How to give constructive feedback: Dale Carnegie’s 9 step guide

In his internationally bestselling book How To Win Friends and Influence People, Dale Carnegie teaches you how to boost your confidence and master any conversation. Amy Fisken investigates the practical advice he offers to help give constructive criticism.

Amy Fisken
How to Win Friends and Influence People

Begin with praise and honest appreciation

If you start your conversation with words of appreciation it will help soften the blow. Carnegie believes, 'Beginning with praise is like the dentist who begins his work with Novocain. The patient still gets a drilling but the Novocain is pain killing.'

Call attention to people's mistakes indirectly

People too often follow their praise with 'but' and end with a critical statement. This makes the original praise appear insincere and contrived. Carnegie suggests that we instead substitute 'but' for 'and'. He uses an example, 'We're really proud of you for raising your grades this term, and by continuing the same efforts next term, your algebra grade can be up with all the others.' Here, we have called attention to the behaviour we wish to change indirectly, and the chances are the person will try and live up to our expectations.

Talk about your own mistakes before criticising the other person 

If you do have to highlight someone's faults, you should do so humbly. If the person criticising begins by admitting the fact that they themselves are far from perfect it will be less difficult to listen to a recital of your own faults.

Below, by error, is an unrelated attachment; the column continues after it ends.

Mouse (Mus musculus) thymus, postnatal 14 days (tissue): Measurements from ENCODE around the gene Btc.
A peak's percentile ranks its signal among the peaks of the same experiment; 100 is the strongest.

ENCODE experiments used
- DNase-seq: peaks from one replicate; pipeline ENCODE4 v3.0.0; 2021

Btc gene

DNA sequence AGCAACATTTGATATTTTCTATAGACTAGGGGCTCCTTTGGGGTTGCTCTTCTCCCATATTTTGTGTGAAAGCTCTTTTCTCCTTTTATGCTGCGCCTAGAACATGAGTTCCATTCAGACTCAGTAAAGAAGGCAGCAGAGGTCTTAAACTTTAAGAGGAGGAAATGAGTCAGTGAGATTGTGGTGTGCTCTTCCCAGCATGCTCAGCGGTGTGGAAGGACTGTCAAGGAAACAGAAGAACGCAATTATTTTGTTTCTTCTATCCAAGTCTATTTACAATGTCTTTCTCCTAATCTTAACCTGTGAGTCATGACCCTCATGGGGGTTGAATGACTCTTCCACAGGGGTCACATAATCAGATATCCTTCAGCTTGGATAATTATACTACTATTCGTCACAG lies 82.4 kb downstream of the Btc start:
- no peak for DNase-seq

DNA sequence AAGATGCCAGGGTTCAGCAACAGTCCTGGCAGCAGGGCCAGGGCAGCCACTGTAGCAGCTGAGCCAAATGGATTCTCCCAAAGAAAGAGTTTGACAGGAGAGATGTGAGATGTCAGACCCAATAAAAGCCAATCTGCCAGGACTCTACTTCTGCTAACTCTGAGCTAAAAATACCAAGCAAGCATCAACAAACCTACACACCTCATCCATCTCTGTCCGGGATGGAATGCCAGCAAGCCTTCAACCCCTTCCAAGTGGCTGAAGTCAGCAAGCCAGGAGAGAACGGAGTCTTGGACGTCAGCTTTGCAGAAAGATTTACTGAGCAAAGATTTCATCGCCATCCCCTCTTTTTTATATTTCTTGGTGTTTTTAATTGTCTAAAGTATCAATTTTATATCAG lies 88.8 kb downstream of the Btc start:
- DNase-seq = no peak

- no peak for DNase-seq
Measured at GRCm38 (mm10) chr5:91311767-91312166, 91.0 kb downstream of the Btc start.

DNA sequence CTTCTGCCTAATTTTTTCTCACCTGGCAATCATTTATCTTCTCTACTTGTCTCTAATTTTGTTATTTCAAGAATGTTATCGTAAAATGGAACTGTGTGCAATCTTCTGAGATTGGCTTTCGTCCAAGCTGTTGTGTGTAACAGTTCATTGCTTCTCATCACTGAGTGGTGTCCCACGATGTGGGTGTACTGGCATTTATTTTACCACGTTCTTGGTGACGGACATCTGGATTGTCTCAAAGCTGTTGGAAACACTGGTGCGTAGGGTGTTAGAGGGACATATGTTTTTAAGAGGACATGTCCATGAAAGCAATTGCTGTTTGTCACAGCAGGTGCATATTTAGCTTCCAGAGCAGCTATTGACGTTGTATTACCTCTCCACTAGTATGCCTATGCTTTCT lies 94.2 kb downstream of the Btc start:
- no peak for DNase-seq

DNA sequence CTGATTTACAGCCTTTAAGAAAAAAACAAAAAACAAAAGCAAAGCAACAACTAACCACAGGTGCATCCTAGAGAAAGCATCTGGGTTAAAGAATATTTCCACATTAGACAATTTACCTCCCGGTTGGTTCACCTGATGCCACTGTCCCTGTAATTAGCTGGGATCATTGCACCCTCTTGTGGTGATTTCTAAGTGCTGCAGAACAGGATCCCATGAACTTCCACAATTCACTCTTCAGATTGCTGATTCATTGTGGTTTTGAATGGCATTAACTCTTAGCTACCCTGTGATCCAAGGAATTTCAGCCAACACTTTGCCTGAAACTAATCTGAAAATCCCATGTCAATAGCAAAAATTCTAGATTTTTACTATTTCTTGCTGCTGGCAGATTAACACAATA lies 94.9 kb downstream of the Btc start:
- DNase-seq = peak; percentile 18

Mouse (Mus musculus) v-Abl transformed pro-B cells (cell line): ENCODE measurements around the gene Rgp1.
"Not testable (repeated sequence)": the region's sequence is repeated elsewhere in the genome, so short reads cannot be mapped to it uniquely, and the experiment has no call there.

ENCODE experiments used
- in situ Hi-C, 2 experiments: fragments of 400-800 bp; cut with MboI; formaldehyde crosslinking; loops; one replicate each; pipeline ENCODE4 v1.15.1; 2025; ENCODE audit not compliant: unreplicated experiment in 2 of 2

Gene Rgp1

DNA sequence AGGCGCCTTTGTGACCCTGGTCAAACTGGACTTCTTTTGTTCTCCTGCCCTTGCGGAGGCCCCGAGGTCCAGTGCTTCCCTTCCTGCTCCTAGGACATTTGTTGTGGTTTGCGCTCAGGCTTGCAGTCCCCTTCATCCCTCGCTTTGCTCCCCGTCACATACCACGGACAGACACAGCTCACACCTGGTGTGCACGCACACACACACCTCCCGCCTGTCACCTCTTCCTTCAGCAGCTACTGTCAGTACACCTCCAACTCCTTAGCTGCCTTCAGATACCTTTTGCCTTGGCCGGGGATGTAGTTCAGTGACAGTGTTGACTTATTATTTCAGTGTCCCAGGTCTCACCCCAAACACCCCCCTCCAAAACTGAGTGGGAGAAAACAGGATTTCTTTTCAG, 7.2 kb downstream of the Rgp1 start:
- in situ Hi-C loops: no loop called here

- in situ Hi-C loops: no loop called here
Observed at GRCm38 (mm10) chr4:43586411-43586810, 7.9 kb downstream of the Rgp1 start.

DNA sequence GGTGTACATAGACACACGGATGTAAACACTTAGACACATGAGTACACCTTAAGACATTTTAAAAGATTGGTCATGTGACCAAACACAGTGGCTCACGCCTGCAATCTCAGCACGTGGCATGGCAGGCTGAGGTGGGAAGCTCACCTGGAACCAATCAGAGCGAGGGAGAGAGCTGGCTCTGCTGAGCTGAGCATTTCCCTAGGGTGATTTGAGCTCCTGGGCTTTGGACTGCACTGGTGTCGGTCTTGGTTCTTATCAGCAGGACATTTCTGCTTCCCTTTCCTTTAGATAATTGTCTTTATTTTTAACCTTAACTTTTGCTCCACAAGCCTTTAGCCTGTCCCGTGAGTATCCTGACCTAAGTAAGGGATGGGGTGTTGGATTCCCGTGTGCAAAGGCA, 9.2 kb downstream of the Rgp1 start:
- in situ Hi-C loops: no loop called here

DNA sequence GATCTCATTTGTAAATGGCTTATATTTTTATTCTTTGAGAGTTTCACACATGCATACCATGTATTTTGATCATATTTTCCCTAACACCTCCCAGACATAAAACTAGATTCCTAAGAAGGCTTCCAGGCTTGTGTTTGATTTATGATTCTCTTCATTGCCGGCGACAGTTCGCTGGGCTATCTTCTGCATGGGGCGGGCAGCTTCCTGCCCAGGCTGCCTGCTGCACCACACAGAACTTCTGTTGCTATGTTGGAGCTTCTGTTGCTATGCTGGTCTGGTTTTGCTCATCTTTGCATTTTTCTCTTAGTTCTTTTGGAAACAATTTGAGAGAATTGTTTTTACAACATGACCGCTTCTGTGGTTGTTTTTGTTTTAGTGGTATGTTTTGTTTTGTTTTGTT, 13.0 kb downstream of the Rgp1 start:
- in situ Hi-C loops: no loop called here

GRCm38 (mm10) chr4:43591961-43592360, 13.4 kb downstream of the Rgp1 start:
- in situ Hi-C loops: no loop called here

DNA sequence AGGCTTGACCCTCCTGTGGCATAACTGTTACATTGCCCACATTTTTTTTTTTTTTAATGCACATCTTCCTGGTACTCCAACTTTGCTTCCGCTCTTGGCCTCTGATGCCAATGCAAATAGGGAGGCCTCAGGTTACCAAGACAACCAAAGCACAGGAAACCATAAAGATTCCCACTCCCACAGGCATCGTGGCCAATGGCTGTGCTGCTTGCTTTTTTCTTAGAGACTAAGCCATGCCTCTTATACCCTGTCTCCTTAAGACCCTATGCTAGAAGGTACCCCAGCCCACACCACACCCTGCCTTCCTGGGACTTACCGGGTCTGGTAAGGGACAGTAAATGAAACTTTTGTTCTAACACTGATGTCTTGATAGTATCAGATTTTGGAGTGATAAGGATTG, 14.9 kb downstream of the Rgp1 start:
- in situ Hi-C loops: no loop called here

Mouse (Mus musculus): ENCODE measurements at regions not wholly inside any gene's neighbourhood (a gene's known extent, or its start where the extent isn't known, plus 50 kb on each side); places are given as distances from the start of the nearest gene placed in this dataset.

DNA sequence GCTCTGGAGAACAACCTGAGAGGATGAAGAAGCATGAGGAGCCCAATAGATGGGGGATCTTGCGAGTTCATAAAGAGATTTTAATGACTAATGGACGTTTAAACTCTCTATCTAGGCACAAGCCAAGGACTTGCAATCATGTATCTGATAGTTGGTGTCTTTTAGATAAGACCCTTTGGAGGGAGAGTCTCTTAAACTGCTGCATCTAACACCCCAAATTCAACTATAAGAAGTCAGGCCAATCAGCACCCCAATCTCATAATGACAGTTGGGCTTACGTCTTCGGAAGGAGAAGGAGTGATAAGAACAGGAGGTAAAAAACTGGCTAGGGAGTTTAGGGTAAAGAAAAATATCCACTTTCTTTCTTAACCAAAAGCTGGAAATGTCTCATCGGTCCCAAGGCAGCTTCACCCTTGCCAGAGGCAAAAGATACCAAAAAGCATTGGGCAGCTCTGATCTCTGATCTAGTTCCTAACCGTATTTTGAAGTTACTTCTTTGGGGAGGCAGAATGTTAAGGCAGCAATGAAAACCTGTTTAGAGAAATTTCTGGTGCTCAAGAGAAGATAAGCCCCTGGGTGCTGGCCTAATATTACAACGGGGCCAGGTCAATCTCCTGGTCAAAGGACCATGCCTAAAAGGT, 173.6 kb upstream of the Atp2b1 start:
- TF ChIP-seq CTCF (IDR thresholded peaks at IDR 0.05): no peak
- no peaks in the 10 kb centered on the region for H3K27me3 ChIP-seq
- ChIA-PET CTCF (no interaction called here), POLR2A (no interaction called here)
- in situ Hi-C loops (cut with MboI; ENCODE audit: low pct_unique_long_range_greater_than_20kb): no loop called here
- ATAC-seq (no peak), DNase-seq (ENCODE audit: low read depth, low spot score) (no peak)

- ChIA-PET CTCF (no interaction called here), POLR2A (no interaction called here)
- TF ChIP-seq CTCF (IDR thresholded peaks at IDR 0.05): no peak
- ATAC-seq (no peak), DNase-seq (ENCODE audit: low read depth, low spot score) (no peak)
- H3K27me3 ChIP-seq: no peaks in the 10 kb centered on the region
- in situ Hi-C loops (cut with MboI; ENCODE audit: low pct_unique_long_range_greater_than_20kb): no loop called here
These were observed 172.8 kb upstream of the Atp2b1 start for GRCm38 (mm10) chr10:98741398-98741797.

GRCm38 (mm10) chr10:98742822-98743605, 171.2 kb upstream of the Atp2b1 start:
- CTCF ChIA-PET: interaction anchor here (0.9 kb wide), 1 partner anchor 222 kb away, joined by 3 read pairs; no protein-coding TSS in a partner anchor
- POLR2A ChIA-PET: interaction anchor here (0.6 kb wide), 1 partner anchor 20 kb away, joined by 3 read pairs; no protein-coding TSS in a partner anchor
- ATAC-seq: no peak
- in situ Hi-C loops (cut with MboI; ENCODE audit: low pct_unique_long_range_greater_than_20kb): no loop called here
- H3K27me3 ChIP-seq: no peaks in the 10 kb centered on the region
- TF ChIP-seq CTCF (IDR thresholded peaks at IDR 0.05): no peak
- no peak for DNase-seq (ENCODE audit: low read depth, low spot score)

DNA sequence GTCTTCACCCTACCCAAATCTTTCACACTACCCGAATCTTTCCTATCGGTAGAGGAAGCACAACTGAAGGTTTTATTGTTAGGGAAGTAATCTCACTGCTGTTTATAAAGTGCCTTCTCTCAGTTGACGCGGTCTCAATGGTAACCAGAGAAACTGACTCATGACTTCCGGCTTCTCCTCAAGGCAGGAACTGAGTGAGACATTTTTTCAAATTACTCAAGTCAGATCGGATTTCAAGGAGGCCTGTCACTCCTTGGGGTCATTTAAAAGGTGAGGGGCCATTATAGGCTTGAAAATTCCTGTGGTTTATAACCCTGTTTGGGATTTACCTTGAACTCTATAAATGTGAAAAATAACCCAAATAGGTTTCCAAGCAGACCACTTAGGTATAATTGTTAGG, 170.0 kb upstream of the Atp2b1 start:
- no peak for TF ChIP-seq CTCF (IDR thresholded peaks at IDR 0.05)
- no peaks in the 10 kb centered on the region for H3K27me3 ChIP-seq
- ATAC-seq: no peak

Ask questions instead of giving direct orders

By asking questions you often stimulate the creativity of others. Carnegie believes that, 'People are more likely to accept an order if they have had a part in the decision that caused the order to be issued.'

Let the other person save face

The importance of allowing someone to save face can't be underestimated. Too often people 'ride roughshod over the feelings of others, getting our own way, finding fault, issuing threats, criticising a child or an employee in front of others, without even considering the hurt to the other person's pride.' If we considered the other person’s feelings it would go a long way in alleviating the sting.

Praise the slightest improvement and praise every improvement 

We should take the opportunity to praise even the smallest improvement in ability. By doing so it inspires the other person to make a continued effort and to keep on improving. Carnegie writes, 'Abilities wither under criticism; they blossom under encouragement.'

Give the other person a reputation to live up to

If there is a certain area in which you wish someone to improve, Carnegie believes you should act as though that particular trait was already one of his or her outstanding characteristics. If you give them a reputation to live up to, they will make a determined effort rather than see you let down. 

Use encouragement, make the fault seem easy to correct

Be liberal with your encouragement, let the other person know that you believe in their ability to take the required action and that the necessary changes are easy to carry out. By doing so they will be more inclined to practise and they will not see the problem as insurmountable.

Make the other person happy about doing the thing you suggest

Ultimately, people are often motivated by personal gain. Concentrate on the benefits to the other person and be empathetic. Ask yourself what it is that the other person really wants and convey to them that they will personally benefit from taking action. 

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